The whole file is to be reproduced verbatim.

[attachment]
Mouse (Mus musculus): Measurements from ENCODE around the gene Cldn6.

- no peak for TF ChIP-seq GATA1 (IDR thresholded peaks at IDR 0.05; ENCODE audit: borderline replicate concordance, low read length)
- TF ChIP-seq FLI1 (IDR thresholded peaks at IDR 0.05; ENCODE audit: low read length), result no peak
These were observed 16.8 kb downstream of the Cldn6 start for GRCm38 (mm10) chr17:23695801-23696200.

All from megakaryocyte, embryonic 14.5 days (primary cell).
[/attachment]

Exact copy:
Mouse (Mus musculus): Measurements from ENCODE around the gene Cldn6.

- no peak for TF ChIP-seq GATA1 (IDR thresholded peaks at IDR 0.05; ENCODE audit: borderline replicate concordance, low read length)
- TF ChIP-seq FLI1 (IDR thresholded peaks at IDR 0.05; ENCODE audit: low read length), result no peak
These were observed 16.8 kb downstream of the Cldn6 start for GRCm38 (mm10) chr17:23695801-23696200.

All from megakaryocyte, embryonic 14.5 days (primary cell).